The gentle buzz of a wearable technology device vibrates on your wrist at 7 am. You sync the device with your smartphone to see how well you slept. The result: poor. You feel groggy, so you drink extra coffee, which increases your heart rate, a data point also recorded by your wearable technology. You trudge through your morning routine more slowly than usual, so you skip that half hour on the elliptical and head for the office.
Imagine the impact after a few weeks of this behavior. Your poor sleep quality is triggered by alcohol and lack of exercise. These, combined with a sleep deficit that slowly affects your overall health, leads to weight gain, increased blood pressure, and other problems. And all of this data is stored in your wearable technology device—or, more accurately, in its cloud software.
The fact that so much data is collected through a wearable technology device, such as an activity tracker, a smartwatch, or a pulse tracker, means that there are tangible risks involved, according to Conan Dooley, a senior security engineer with Box, and previously a senior security analyst with Bishop Fox.
If that data was carelessly stored, and then stolen through a data breach by a malicious third party and sold to unscrupulous organizations that want to use that data to assess your health risks, you could one day face steep increases in health insurance, or even a policy cancellation. The risk of this is so real that some companies are buying data breach insurance to protect themselves in the case of consumer information getting into the wrong hands.
If you’ve willingly shared this data with your health insurer, through discount options at work, you may already be facing rising insurance costs without any data breach necessary, since many employers offer “good health” discounts to employees who stay within regulation weight and exercise parameters to receive a significant savings on health insurance.
By the end of 2015, there were an estimated 200 million wearable technology devices on the market. By the end of 2018, the wearable technology market is expected to have more than 780 million wearable technology devices on the market. This gives hackers plenty of opportunities to steal sensitive data and benefit financially from it.
What consumers should want to know.
As more and more consumers purchase wearable technology, they unknowingly expose themselves to both potential security breaches and ways that their data may be legally used by companies without the consumer ever knowing.
Just because you agree to share your data with one company, or the government, doesn’t mean that that company will be in business next year, or new laws could be passed that change access to the data that you willingly gave up your privacy rights to share.
We are entering a technological world where everything is cataloged, everything is documented, companies and our governments will be making decisions about us all as individual based on your data trail.
And if a company files for bankruptcy, what does that mean for the data they’ve collected?
What you want manufacturers to know.
Part of the problem with the security of these devices is because wearable technology makers are rushing to beat their competitors and get their product onto the market first.
We all know that’s it’s all about grabbing the biggest slice of the pie right now. They all are trying to be first to market. The challenge for security division people is hard enough to get consumers to update their apps on their smartphones or update their operating system and making sure they’re applying the right security patches, which is pretty straightforward by updating in the app store.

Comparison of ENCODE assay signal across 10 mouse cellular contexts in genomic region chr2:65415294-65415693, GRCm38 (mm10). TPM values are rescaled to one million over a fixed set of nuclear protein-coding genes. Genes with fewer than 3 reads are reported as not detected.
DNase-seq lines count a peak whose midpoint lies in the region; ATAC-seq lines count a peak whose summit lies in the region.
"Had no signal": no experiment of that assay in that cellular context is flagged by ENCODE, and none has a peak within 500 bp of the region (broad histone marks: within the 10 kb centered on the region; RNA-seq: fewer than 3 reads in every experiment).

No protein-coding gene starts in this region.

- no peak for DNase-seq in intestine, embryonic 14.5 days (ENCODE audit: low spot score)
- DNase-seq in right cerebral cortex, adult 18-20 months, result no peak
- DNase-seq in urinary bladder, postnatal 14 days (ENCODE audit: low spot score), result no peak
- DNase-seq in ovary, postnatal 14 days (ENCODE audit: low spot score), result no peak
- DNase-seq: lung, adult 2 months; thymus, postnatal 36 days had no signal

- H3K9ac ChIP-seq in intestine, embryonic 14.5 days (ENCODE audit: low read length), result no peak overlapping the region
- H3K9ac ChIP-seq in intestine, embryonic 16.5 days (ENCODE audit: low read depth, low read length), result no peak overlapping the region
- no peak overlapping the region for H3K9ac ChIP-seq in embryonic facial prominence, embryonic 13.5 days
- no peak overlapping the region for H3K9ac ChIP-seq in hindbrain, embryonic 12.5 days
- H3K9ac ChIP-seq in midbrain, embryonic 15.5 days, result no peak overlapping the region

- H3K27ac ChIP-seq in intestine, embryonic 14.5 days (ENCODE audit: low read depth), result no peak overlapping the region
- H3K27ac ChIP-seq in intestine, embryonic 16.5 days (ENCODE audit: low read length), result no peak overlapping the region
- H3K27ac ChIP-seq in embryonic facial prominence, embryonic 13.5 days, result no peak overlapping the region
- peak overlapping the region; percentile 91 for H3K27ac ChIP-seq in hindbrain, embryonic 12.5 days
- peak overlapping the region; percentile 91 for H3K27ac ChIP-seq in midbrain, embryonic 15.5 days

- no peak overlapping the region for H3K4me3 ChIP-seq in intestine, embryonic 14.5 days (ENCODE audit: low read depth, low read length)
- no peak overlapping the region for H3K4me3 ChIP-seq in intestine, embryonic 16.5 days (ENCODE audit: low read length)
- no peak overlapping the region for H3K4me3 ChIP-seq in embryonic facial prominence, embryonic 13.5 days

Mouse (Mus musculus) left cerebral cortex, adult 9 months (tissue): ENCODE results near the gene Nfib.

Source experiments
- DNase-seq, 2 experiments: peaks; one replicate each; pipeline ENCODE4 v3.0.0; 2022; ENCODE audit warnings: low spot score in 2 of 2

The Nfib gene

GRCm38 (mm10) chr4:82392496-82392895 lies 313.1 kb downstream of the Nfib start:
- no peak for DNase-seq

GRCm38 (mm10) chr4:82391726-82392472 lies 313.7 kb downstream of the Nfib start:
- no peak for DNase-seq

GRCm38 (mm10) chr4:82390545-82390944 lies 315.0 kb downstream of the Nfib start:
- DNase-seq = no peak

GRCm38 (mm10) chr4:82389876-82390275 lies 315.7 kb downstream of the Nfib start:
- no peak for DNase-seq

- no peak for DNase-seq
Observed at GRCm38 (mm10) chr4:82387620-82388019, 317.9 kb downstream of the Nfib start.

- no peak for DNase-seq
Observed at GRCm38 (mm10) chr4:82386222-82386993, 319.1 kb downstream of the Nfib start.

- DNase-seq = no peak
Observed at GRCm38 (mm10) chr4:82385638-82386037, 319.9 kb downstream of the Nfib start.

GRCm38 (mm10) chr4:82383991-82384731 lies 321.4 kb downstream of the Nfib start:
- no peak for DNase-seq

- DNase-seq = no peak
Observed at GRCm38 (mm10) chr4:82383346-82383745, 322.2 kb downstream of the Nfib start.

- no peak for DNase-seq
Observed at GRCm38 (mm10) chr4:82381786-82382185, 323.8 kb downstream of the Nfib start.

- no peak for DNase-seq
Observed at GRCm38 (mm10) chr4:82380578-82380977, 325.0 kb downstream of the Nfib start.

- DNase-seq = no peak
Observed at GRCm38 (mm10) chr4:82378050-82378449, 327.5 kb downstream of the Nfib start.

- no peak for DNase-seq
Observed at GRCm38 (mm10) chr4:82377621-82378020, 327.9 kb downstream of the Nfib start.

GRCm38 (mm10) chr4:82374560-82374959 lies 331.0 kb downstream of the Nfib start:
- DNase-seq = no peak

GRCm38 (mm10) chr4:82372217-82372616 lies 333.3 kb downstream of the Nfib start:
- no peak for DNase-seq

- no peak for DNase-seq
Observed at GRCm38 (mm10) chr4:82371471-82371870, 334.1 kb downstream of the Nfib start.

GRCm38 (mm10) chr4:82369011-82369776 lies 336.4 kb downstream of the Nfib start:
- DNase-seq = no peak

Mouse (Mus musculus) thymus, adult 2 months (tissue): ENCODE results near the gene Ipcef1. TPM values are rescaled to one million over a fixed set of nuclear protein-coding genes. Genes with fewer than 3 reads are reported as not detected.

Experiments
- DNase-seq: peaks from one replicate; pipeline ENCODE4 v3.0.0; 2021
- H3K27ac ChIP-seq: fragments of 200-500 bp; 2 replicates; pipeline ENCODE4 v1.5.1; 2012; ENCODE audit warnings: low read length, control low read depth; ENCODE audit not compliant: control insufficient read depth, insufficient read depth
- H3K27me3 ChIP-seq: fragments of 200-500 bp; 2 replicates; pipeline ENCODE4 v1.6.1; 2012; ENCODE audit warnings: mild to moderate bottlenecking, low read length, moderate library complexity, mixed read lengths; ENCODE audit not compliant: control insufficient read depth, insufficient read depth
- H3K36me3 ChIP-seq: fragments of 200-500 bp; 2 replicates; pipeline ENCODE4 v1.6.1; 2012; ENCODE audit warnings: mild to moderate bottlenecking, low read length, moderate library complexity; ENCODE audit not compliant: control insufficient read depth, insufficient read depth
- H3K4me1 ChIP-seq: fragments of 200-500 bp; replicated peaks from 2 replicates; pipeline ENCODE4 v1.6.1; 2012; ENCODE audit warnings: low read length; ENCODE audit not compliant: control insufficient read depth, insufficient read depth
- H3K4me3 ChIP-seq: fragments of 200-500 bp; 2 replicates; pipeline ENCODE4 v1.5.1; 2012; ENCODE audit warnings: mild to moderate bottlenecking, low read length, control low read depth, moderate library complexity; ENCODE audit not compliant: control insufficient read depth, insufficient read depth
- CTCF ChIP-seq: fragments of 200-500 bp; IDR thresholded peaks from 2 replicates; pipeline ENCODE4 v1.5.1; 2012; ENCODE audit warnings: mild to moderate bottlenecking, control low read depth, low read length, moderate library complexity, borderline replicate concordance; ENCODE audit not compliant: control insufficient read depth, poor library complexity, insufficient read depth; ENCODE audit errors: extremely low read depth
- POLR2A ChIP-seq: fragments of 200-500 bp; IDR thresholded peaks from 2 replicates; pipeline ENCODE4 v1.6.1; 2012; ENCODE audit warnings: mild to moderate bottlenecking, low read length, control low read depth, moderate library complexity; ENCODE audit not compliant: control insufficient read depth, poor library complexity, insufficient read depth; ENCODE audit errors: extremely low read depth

Forcing a product to market to quickly is also costly. We are not just talking that it is costly just in terms of money alone, but you also sacrifice privacy and security and other considerations in order to get technology out as quickly as possible when wanting to be first to the market.
To reduce potential risk, companies need to build privacy and security into their existing development process, not have it be an afterthought.
Fitbit and inherent risks
One well-known manufacturer of wearable technology tech, Fitbit, is the first wearable technology, tech-focused company to go public.
Let’s say Fitbit was unable to successfully develop and timely introduce new products and services to enhance existing products and services, your business may be adversely affected. To stay afloat, you must continually develop and introduce new products and services and improve and enhance our existing products and services to maintain or increase our sales.
Again, because there is so much competition, it’s important to manufacturers to try to be the first to market. Some companies release user agreements that promise security and privacy practices that they cannot live up to.
Privacy vs. security
Even the actual health information, without a breach, can pose a problem since there’s so much personal data being gathered. This dips into privacy issue rather than security.
For example; a companies give you a discount on health insurance if you wear a device. Then you look at the data the wearable technology is giving you. Is it fair if they say if you don’t go to the doctor in the next three months your insurance will go up? What if they can mine the data and find out you’re an aggressive driver and raise your insurance rate?
From a wearable technology standpoint, just who has access to the data these devices collect?
Weighing the risks
Wearable technology devices will continue to grow in popularity, as consumers appreciate the immediate access to fitness tracking, health tracking and other convenient measurements. As yet, there have been no well-publicized data breaches involving the data collected by health and fitness wearable technology and smartwatches, so there hasn’t been a public outcry about the privacy and security risks.
NOTE: The Dark Side of Wearables, Teena Maddox